By Blackwell, Rob; Garver, Rob
Financial services executives were wrong if they thought reforms to expose their companies' inner workings had ended with the signing of the Sarbanes-Oxley Act this week.
At least that is the gist of remarks Wednesday from Federal Deposit Insurance Corp. Chairman Don Powell, who said at a conference here that in the wake of recent accounting scandals and pending changes to international capital standards he would form a joint public-private task force to recommend new disclosure policies for banking companies.
"Under the new regime, disclosure will have to be enhanced and the ensuing market discipline will serve as an additional line of defense against poor judgment, a faulty strategy, or a flawed assumption," Mr. Powell said. "But we regulators have to be disciplined about how we approach this. There is a balance to be achieved here and we should work together with the industry to find it."
Wachovia Corp. chairman and chief executive officer G. Kennedy Thompson alluded to the Enron and Worldcom accounting scandals and the pressure that such events have put on top executives. Like many CEOs recently, Mr. Thompson emphasized the need for better disclosure and said it was essential to the restoring of investor trust.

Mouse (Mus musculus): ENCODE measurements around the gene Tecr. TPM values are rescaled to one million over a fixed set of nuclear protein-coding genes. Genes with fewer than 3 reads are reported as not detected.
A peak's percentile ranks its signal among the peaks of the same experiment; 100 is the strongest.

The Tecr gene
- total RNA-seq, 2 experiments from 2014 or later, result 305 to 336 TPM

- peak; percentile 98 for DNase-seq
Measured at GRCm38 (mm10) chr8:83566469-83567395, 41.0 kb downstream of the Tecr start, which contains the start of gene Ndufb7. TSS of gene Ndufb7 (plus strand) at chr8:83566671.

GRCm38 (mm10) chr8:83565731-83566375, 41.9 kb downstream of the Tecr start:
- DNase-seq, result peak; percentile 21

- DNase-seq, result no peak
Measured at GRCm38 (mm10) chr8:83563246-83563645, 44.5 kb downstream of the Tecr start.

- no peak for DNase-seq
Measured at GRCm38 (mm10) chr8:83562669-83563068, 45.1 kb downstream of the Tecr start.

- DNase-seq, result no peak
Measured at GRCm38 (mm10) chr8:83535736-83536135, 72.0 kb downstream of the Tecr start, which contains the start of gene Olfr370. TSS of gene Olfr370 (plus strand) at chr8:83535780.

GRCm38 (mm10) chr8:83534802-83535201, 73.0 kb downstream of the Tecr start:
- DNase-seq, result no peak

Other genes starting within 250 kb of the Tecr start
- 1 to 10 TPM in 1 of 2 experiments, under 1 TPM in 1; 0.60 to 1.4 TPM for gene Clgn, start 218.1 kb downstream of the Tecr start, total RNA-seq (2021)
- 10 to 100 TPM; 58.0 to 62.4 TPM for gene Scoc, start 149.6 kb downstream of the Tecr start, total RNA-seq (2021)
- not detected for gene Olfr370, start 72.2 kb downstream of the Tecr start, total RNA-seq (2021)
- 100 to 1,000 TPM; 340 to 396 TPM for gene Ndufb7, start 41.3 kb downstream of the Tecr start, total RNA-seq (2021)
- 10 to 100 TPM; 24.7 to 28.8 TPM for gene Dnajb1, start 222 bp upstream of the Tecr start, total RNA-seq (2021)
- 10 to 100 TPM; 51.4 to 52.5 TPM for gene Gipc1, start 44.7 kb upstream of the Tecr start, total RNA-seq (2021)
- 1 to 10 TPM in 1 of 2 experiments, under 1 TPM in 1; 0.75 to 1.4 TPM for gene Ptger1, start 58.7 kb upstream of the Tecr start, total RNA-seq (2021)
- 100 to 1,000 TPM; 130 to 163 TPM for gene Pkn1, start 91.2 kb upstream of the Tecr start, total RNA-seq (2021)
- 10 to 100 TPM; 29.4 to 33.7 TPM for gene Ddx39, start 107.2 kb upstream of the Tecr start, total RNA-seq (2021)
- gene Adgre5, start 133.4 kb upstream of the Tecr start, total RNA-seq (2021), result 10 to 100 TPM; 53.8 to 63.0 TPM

"Full disclosure simply must become best practice in corporate America," he said at a luncheon speech at the conference.
Mr. Thompson said it was this belief at Wachovia that led to its decision, announced two weeks ago, to begin expensing stock options. Mr. Thompson said he was surprised that some CEOs were alarmed at a new requirement from the SEC that top executives must swear to the accuracy of their companies' financial statements.
"The piece of paper Pitt wants me to sign is simply legal confirmation ... of the moral obligation I already feel," he said, referring to SEC Chairman Harvey Pitt. "We need to rebuild trust in corporate America one step and one decision at a time."
Mr. Powell said the task force's recommendations would be based on four principles -- to provide the market with timely, important information; ensure a level playing field between U.S. banks and overseas rivals; enhance the stability of the financial system; and facilitate the proper and timely implementation of the so-called Basel II capital accord.
The announcement expands on an idea Mr. Powell sketched in February to put together a group of industry representatives and academics to advise the FDIC. …